Rivals Japan And South Korea Face Off At Olympics Amid Chilly Ties : The Torch The fierce rivalry between Korea and Japan is in full view at the Olympics. Showdowns on the ice reflect a relationship between the countries that falls "somewhere between cold and frosty."
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Rivals Japan And South Korea Face Off At Olympics Amid Chilly Ties

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Rivals Japan And South Korea Face Off At Olympics Amid Chilly Ties

Rivals Japan And South Korea Face Off At Olympics Amid Chilly Ties

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STEVE INSKEEP, HOST:

At the Olympics, North and South Korea made headlines for making nice, but South Korea's relations have cooled with an ally, Japan. NPR's Elise Hu reports on the backdrop to a rivalry.

(SOUNDBITE OF 2018 OLYMPIC GAMES)

UNIDENTIFIED MAN: Ready?

(SOUNDBITE OF GUNSHOT)

ELISE HU, BYLINE: On the ice, Nao Kodaira of Japan and two-time gold medalist Lee Sang-hwa of South Korea are the world's best at the 500-meter speedskate, finishing within fractions of seconds for years and constantly compared to one another. Their much-watched showdown Sunday was packed with extra meaning because their countries compete so fiercely, too.

JEFF KINGSTON: Wherever they are competing, there is certainly the unresolved grievances of the colonial era loom large.

HU: Jeff Kingston is the Asia Studies chair at Tokyo's Temple University. He wrote the book "Nationalism In Asia." He says South Koreans haven't forgotten Japan's brutal colonization of their country, which lasted from 1910-1945. In sports...

KINGSTON: Beating Japan is certainly on the minds of South Koreans. Not losing to South Korea's on the minds of the Japanese.

(SOUNDBITE OF 2018 OLYMPICS)

UNIDENTIFIED CROWD: (Chanting in foreign language).

HU: For fans from these neighboring countries with a troubled past, this skating matchup was the one to watch. Hikaru Takamizawa came over from Japan to catch it.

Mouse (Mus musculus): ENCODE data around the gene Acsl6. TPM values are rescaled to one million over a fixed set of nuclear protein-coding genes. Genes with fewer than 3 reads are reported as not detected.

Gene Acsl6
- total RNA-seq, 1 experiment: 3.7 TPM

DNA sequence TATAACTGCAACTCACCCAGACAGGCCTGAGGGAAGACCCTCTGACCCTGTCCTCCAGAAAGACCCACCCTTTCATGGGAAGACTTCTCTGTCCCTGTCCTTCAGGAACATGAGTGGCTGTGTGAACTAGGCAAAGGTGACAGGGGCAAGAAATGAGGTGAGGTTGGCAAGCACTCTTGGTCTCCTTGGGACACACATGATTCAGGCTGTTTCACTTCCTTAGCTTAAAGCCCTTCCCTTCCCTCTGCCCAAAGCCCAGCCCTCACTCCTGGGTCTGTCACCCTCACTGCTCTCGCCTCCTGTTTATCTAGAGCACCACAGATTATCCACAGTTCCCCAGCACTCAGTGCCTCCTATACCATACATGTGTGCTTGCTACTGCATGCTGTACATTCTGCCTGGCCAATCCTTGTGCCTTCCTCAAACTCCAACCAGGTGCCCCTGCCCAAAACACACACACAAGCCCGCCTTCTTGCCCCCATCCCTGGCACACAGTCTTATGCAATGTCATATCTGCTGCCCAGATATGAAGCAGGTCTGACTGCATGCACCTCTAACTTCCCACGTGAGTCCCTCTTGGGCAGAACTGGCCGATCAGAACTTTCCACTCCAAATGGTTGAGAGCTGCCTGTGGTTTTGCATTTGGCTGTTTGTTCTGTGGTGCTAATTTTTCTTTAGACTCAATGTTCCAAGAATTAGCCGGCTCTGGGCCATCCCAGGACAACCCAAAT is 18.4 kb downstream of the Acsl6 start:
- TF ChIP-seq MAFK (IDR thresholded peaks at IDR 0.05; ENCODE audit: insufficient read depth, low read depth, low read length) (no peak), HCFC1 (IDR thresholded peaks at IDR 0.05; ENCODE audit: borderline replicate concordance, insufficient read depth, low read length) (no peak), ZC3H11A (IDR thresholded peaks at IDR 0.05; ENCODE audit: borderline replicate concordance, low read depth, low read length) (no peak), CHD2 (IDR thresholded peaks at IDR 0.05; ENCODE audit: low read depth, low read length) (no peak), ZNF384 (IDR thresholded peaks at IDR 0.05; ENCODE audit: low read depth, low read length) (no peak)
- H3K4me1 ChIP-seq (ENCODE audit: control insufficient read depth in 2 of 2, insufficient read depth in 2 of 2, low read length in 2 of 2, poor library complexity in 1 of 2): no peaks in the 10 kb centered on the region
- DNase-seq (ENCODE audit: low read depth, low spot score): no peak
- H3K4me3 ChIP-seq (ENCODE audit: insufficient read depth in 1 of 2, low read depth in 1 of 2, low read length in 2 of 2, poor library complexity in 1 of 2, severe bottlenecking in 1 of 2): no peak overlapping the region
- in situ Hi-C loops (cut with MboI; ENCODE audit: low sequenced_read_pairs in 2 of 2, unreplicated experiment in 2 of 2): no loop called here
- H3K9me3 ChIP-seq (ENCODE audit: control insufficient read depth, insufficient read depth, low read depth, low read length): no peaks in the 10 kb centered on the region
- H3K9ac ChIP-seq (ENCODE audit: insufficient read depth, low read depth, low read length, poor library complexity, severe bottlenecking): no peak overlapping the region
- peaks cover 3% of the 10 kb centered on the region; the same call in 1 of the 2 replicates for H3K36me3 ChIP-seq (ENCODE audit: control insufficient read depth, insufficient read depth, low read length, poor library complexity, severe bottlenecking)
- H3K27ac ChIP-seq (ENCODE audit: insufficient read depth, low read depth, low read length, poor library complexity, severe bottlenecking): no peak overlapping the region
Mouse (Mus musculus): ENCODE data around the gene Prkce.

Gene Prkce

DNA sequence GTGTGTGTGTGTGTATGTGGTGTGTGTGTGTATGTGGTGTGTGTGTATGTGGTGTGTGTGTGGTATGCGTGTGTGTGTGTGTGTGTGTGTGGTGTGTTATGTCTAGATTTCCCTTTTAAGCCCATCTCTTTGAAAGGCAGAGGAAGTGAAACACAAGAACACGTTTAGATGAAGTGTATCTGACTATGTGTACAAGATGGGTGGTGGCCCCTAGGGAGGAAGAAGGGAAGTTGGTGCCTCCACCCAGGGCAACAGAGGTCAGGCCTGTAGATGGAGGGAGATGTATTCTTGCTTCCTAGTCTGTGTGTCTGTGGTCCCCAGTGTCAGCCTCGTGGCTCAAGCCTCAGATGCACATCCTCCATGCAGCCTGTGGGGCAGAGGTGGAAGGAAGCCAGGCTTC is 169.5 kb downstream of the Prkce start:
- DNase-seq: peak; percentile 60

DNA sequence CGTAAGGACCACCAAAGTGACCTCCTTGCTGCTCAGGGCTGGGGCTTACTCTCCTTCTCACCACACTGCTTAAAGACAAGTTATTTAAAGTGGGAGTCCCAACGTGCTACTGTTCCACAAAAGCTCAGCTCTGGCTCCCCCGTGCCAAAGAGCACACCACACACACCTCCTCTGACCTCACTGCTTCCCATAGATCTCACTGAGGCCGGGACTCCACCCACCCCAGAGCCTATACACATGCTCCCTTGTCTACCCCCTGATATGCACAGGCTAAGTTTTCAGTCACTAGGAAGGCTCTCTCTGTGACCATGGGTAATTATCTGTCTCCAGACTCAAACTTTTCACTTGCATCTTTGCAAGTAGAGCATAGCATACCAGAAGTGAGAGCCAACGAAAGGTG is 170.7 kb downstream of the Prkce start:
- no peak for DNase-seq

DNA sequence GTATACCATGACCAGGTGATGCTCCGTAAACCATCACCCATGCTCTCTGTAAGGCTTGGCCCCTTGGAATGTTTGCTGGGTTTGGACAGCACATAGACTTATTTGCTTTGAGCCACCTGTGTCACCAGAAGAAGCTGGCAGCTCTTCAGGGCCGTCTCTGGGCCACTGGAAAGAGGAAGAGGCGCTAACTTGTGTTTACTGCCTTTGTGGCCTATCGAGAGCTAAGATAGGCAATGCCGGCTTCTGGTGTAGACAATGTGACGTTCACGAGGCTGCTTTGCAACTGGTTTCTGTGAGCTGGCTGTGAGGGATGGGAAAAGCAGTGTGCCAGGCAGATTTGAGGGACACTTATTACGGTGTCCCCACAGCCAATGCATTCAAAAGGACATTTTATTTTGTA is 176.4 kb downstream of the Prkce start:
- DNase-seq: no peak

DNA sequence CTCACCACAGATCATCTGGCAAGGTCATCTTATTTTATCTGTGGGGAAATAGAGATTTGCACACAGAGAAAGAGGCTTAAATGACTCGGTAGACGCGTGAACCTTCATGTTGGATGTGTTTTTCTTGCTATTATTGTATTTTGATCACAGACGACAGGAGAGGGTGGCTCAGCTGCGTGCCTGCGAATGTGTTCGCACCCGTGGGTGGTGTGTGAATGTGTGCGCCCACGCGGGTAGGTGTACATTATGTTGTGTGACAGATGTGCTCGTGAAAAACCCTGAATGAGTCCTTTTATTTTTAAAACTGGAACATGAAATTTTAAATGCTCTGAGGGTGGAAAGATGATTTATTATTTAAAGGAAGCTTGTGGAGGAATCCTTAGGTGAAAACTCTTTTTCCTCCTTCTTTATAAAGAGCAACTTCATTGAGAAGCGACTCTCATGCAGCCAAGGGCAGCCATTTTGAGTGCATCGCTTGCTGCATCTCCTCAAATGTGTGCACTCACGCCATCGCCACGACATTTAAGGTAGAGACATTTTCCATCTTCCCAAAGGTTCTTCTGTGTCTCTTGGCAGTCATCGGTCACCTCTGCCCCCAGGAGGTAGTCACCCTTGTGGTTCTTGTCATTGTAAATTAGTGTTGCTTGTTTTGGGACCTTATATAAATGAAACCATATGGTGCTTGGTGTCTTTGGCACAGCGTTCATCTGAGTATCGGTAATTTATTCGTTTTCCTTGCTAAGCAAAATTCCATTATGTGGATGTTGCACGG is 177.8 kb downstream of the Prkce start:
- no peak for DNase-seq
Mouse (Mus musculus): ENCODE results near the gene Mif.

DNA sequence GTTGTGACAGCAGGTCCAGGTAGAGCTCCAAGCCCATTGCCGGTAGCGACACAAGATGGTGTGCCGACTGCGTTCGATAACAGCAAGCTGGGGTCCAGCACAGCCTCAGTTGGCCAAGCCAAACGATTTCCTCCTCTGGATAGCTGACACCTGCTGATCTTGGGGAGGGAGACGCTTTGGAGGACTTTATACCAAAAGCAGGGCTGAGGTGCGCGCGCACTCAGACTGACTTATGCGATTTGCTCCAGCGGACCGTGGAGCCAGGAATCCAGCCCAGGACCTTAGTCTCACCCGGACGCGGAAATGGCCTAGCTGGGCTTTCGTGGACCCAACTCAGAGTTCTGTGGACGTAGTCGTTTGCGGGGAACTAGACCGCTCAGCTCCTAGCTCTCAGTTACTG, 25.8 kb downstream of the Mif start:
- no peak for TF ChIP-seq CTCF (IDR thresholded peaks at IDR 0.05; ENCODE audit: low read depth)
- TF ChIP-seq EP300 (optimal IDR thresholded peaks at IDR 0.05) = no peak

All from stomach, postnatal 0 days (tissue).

HIKARU TAKAMIZAWA: We have to win the Korea always...

HU: You have to beat Korea.

TAKAMIZAWA: Yeah (laughter).

HU: He said this rivalry was ingrained around the same time he learned how to read.

You were quite young, right?

TAKAMIZAWA: Yeah, I was 6 or 7 years old, yeah, really (laughter).

HU: The jostling in sports mirrors what's happening with the larger Japan-South Korea relationship lately. Japanese diplomats filed a formal complaint against their neighbor after South Korea put tiny, contested islands on the white unified Korea flag used during these games. The North Korea issue is coming between the two countries' leaders, too. When Japanese Prime Minister Shinzo Abe confronted South Korean President Moon Jae-in at an Olympic summit, things got tense over military drills.

KINGSTON: Moon, more or less, told him to butt out; this is a domestic matter, and he would make the call.

HU: Jeff Kingston says things are somewhere between cold and frosty right now.

KINGSTON: So it was amazing to me that the NBC commentator at the opening ceremony decided it was just the right time to remind everybody.

HU: If you missed it, an NBC commentator said, quote, "every Korean will tell you that Japan is a cultural, and technological and economic example."

KINGSTON: First of all, it's untrue. And the timing of it, when South Korea is hosting the Olympics - it was just astounding cluelessness.

HU: NBC apologized. Here in the region, the rivalry is so internalized that it brought North and South Korea together. The coach of the unified Korean hockey team said success for her team would mean beating Japan. The team lost but won over Koreans by scoring their only goal of the Olympics when it mattered - against Japan. In the speedskating showdown, Japan's Nao Kodaira ultimately edged out Korea's Lee Sang-hwa, winning a gold to Lee's silver. Moments after, Kodaira went over to a shaken and sobbing Lee and pulled her close. They skated side by side, draped in their respective countries' flags - a rare sight, given the state of Japan-South Korea relations. Elise Hu, NPR News, Gangneung, South Korea.

(SOUNDBITE OF TOKIMONSTA'S "LUNE")

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